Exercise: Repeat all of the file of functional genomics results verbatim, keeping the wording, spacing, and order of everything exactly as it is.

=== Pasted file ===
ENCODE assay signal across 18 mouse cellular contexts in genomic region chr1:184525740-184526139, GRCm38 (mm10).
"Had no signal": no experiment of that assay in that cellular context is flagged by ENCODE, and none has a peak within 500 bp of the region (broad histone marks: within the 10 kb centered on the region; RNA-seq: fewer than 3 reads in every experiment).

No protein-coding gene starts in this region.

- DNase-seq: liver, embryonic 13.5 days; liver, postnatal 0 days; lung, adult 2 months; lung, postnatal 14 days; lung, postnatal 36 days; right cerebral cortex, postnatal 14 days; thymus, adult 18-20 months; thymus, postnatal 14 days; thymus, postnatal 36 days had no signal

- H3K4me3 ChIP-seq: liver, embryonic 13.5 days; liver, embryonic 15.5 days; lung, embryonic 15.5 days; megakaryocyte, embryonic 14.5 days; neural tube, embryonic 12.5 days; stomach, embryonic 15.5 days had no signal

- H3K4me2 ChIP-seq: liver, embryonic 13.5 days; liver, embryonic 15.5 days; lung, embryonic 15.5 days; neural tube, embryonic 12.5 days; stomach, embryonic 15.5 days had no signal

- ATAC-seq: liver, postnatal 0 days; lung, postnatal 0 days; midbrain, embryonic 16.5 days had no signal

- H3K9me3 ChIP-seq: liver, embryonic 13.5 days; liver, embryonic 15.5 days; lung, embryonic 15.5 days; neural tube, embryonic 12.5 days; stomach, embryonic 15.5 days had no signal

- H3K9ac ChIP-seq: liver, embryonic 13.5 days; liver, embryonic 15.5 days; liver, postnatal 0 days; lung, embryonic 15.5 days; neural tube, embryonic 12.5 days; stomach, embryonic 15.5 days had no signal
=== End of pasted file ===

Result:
ENCODE assay signal across 18 mouse cellular contexts in genomic region chr1:184525740-184526139, GRCm38 (mm10).
"Had no signal": no experiment of that assay in that cellular context is flagged by ENCODE, and none has a peak within 500 bp of the region (broad histone marks: within the 10 kb centered on the region; RNA-seq: fewer than 3 reads in every experiment).

No protein-coding gene starts in this region.

- DNase-seq: liver, embryonic 13.5 days; liver, postnatal 0 days; lung, adult 2 months; lung, postnatal 14 days; lung, postnatal 36 days; right cerebral cortex, postnatal 14 days; thymus, adult 18-20 months; thymus, postnatal 14 days; thymus, postnatal 36 days had no signal

- H3K4me3 ChIP-seq: liver, embryonic 13.5 days; liver, embryonic 15.5 days; lung, embryonic 15.5 days; megakaryocyte, embryonic 14.5 days; neural tube, embryonic 12.5 days; stomach, embryonic 15.5 days had no signal

- H3K4me2 ChIP-seq: liver, embryonic 13.5 days; liver, embryonic 15.5 days; lung, embryonic 15.5 days; neural tube, embryonic 12.5 days; stomach, embryonic 15.5 days had no signal

- ATAC-seq: liver, postnatal 0 days; lung, postnatal 0 days; midbrain, embryonic 16.5 days had no signal

- H3K9me3 ChIP-seq: liver, embryonic 13.5 days; liver, embryonic 15.5 days; lung, embryonic 15.5 days; neural tube, embryonic 12.5 days; stomach, embryonic 15.5 days had no signal

- H3K9ac ChIP-seq: liver, embryonic 13.5 days; liver, embryonic 15.5 days; liver, postnatal 0 days; lung, embryonic 15.5 days; neural tube, embryonic 12.5 days; stomach, embryonic 15.5 days had no signal